We all fell in love with Foça – a gorgeous little fishing village with gracious historical houses, old hill-side windmills, lots of open-air waterside restaurants and the remains of a Genoese medieval castle.
Formally a Greek village, until the population exchange of 1923, the village has a rich maritime history and the busy little fisherman’s harbour stands testament to its salty heritage.
We anchored very close to the castle walls in Küçük Deniz (“Small Sea”). Round the corner was another harbour called Büyük Deniz (“Big Sea”) where there were lots of tourist boats and other craft tied up to the harbour wall.
Today there is not much left of the Medieval castle – just remains of the fortifications and some traces of a turkish bath inside.
The windmills that stand atop the hills behind the village are much younger – they were mainly built in the 19th century. Sadly they are in a dilapidated state even though some of them were still functioning until the 1960s. They are still lovely to look at though.
On a happier note, there are numerous large mansions along the seafront that have been beautifully renovated. These date back to when the village was inhabited by people of Greek heritage before the population exchange of 1923.
After we had left Foça, we discovered that the ocean surrounding this area is the site of one of three marine protected areas established in Turkey for the preservation of Mediterranean Monk Seals.
Although we didn’t see any in Foça, we had previously seen these rare and beautiful creatures in both Finike and Didim marinas where they loved to splash about amongst the moored boats.
There are only a few hundred of these seals left in existence and as they are a critically endangered species, people are encouraged to report sightings to the Monachus guardian organisation or a local marine conservation society.
While we were in Foça the captains of Sunday and Catabella, Jonathan and John, were persuaded to get their hair cut. For John, who had previously had a discombobulating and somewhat world shattering experience at a barbers involving hot wax and burning coals, another hair cut was a daunting prospect.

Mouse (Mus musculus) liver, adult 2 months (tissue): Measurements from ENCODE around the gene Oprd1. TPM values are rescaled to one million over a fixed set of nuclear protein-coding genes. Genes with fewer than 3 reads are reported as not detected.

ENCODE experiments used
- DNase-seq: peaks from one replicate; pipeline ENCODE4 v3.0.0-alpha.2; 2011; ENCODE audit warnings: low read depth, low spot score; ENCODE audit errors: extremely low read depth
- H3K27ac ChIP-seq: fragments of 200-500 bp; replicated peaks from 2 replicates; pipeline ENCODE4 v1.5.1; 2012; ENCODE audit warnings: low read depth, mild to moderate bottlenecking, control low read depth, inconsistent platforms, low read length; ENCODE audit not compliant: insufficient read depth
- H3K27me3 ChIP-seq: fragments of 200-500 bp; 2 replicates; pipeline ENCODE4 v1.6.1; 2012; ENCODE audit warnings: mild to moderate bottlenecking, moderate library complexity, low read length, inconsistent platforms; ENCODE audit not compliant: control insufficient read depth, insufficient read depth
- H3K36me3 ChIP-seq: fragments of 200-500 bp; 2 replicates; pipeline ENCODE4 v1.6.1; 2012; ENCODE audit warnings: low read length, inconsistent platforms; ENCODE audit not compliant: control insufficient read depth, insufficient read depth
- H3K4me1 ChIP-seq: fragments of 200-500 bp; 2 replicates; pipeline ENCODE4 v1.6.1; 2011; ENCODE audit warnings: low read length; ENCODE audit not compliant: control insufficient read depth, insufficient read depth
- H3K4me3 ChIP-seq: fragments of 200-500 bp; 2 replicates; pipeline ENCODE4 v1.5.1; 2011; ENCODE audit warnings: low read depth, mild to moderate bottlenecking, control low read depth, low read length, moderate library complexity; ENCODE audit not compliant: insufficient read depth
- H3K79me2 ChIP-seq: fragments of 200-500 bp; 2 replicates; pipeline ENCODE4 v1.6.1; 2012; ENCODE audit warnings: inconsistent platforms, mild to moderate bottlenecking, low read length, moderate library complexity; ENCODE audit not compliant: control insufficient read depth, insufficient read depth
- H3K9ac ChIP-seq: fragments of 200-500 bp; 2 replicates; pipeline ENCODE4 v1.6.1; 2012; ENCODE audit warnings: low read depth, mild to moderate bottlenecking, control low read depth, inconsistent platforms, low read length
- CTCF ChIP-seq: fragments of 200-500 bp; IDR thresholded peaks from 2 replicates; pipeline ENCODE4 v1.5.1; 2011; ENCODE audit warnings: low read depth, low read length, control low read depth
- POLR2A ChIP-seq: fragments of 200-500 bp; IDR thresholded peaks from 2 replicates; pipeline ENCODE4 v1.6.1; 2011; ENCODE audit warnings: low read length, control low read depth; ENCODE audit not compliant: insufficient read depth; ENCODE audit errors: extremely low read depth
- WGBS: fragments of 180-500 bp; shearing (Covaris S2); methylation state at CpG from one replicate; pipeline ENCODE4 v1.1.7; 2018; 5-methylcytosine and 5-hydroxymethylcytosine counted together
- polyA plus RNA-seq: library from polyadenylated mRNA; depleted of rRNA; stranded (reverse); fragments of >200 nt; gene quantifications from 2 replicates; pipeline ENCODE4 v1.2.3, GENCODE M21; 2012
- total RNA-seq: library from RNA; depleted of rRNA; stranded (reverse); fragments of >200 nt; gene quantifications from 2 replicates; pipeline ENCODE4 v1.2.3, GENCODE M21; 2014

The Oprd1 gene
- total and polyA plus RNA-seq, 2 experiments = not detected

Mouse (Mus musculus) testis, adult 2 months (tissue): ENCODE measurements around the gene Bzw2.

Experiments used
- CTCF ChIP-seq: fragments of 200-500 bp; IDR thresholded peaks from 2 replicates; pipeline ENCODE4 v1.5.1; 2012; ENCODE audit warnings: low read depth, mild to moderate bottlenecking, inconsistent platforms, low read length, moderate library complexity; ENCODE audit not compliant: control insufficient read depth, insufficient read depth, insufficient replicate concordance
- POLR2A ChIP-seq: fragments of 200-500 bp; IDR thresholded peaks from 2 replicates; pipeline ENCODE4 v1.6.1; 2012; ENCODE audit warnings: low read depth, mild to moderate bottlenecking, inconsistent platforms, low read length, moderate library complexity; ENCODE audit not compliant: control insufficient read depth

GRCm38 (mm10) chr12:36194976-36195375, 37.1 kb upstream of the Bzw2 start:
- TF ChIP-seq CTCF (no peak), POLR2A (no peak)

Jonathan was therefore the first victim and he agreed to sit in the barber’s chair once we made it clear to the barber that he wanted a haircut only and no nose or ear hair grooming whatsoever.
They both came out looking much neater and with their dignity and extraneous body hair intact!
After a very pleasant stay in Foça we sailed to our next destination, Çandarlı.
On the way out of Foça we noticed some unusual rock formations and realised these must be the Sirens’ Rocks that are mentioned in Homer’s epic The Odyssey.
Homer describes how ships crashed and sunk after sailors lost their way by listening to the spell-binding voices of the Sirens.
These strange rocks were originally formed by volcanic eruptions, waves, wind and rain and would have presented a real hazard to the unmanoeuvrable ships of Homer’s time.
We arrived at Çandarlı without hearing any Sirens’ voices and fortunately without crashing our boats!
I’m not sure why, but we were not so drawn to this village – we just didn’t really warm to Çandarlı as we had to Foça.
We were however, very impressed by its fine looking 15th Century Ottoman Castle which was in an excellent state of repair.
After a pleasant meal in a beachside restaurant we went back to Sunday for a nightcap and were treated to a wonderful full moon.
Later, the night became cloudy and the dark clouds scudding across the sky combined with the bright moon to produce amazing shapes that in our imaginations looked like various animals and birds in the sky. Ah the joys of the cruising life!
One thought on “Protected seals, Siren calls and shapes in the sky”
I love your blogs, the way you describe what you see along the way of your travels and really great photos. It is especially enjoyable having met you and Johnathon through Sue and John your fellow sailing buddies and my “in-laws” and friends who I was blessed to have spent two weeks sailing with you all for an experience of a lifetime. This connection makes me feel as though I am still with you all. Thank you and happy sailing Raylee ⛵️⚓️